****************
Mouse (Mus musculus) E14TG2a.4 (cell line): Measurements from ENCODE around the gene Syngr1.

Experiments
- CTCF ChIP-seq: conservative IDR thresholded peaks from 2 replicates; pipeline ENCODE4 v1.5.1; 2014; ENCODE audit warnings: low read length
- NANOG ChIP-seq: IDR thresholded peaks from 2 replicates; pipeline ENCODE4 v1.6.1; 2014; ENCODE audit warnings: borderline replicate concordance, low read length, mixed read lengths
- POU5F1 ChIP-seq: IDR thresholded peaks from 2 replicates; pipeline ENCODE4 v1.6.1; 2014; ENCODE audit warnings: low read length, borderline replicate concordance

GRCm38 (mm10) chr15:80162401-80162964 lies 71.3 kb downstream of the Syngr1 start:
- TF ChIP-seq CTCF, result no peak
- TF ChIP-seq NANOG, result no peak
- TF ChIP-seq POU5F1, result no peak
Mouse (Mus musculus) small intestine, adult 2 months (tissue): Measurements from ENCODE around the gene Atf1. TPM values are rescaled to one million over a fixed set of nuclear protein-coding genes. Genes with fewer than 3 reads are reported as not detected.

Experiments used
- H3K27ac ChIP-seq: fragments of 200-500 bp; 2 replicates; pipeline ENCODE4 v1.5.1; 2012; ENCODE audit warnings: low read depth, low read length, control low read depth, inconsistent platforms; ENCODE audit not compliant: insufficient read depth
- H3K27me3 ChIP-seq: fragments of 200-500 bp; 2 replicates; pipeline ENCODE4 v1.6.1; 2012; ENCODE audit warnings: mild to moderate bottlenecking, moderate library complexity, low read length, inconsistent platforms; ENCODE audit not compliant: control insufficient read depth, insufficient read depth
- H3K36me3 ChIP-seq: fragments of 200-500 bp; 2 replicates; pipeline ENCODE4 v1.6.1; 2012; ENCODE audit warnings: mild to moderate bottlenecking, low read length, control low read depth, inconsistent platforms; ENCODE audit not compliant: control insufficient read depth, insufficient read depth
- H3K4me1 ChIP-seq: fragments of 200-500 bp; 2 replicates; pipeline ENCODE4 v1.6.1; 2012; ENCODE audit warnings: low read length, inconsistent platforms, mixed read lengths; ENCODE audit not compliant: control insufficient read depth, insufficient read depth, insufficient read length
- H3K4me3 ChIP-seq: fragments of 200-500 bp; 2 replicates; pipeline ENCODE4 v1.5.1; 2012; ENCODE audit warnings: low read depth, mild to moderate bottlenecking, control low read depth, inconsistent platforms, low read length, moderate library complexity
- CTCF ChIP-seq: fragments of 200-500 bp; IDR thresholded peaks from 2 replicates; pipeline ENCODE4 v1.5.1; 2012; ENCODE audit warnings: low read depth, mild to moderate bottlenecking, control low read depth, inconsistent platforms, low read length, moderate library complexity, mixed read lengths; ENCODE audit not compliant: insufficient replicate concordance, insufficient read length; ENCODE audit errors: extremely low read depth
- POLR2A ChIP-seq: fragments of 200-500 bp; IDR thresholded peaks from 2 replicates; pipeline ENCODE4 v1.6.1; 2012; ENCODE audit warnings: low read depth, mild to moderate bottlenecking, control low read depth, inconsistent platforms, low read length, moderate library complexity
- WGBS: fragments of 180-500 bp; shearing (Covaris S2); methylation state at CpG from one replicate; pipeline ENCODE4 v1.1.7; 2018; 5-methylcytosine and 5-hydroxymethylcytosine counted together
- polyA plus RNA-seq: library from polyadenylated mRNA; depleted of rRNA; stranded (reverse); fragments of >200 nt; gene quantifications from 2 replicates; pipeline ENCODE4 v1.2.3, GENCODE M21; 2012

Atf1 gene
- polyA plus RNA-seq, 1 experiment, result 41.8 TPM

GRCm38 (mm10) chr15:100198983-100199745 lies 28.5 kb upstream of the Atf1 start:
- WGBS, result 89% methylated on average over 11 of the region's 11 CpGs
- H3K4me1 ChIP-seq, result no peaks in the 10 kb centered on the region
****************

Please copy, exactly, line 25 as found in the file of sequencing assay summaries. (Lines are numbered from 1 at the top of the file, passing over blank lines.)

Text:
- H3K4me1 ChIP-seq, result no peaks in the 10 kb centered on the region